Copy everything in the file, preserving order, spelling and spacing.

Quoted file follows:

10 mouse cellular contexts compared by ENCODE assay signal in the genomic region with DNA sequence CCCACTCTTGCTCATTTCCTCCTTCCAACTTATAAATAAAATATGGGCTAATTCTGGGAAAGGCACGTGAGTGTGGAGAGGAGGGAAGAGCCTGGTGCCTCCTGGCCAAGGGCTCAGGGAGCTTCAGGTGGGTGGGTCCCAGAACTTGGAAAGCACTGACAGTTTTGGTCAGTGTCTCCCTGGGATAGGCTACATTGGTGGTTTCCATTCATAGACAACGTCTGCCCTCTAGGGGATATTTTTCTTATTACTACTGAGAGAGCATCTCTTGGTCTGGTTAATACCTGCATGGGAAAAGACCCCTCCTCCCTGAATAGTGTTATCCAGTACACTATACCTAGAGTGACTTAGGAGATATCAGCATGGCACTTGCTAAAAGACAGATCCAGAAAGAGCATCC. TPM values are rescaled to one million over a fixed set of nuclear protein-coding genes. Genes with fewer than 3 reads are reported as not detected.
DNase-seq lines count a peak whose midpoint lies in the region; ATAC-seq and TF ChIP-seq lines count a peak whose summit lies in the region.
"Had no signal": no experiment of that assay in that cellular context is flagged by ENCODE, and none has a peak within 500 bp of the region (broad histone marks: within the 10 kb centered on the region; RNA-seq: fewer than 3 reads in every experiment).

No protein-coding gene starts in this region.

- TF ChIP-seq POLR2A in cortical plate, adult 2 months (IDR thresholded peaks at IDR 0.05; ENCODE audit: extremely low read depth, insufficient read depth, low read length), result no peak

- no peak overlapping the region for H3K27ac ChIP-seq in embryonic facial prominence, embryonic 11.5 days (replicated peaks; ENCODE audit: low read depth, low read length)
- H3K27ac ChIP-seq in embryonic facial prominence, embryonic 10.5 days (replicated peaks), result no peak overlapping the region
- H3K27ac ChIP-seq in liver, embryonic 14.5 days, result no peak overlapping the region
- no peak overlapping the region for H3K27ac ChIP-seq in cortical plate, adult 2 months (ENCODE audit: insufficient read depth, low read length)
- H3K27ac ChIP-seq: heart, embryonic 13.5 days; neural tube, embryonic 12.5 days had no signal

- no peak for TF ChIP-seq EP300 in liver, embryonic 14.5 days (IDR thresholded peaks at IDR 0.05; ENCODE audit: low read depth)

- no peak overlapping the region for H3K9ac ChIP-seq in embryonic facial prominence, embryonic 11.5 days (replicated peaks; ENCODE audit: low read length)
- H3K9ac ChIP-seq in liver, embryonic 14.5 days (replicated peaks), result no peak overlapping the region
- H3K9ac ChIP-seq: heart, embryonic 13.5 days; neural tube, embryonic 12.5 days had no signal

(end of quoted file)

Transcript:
10 mouse cellular contexts compared by ENCODE assay signal in the genomic region with DNA sequence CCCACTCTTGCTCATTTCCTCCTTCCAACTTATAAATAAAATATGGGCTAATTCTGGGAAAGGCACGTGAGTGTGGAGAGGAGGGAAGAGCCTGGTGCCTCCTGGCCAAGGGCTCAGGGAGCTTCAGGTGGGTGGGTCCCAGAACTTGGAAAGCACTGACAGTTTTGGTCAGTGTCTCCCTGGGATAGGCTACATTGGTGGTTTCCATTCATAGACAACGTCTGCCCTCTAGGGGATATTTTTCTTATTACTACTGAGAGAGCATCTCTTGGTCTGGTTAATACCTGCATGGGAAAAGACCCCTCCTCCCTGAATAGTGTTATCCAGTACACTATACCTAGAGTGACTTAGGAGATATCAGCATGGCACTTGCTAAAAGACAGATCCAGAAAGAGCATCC. TPM values are rescaled to one million over a fixed set of nuclear protein-coding genes. Genes with fewer than 3 reads are reported as not detected.
DNase-seq lines count a peak whose midpoint lies in the region; ATAC-seq and TF ChIP-seq lines count a peak whose summit lies in the region.
"Had no signal": no experiment of that assay in that cellular context is flagged by ENCODE, and none has a peak within 500 bp of the region (broad histone marks: within the 10 kb centered on the region; RNA-seq: fewer than 3 reads in every experiment).

No protein-coding gene starts in this region.

- TF ChIP-seq POLR2A in cortical plate, adult 2 months (IDR thresholded peaks at IDR 0.05; ENCODE audit: extremely low read depth, insufficient read depth, low read length), result no peak

- no peak overlapping the region for H3K27ac ChIP-seq in embryonic facial prominence, embryonic 11.5 days (replicated peaks; ENCODE audit: low read depth, low read length)
- H3K27ac ChIP-seq in embryonic facial prominence, embryonic 10.5 days (replicated peaks), result no peak overlapping the region
- H3K27ac ChIP-seq in liver, embryonic 14.5 days, result no peak overlapping the region
- no peak overlapping the region for H3K27ac ChIP-seq in cortical plate, adult 2 months (ENCODE audit: insufficient read depth, low read length)
- H3K27ac ChIP-seq: heart, embryonic 13.5 days; neural tube, embryonic 12.5 days had no signal

- no peak for TF ChIP-seq EP300 in liver, embryonic 14.5 days (IDR thresholded peaks at IDR 0.05; ENCODE audit: low read depth)

- no peak overlapping the region for H3K9ac ChIP-seq in embryonic facial prominence, embryonic 11.5 days (replicated peaks; ENCODE audit: low read length)
- H3K9ac ChIP-seq in liver, embryonic 14.5 days (replicated peaks), result no peak overlapping the region
- H3K9ac ChIP-seq: heart, embryonic 13.5 days; neural tube, embryonic 12.5 days had no signal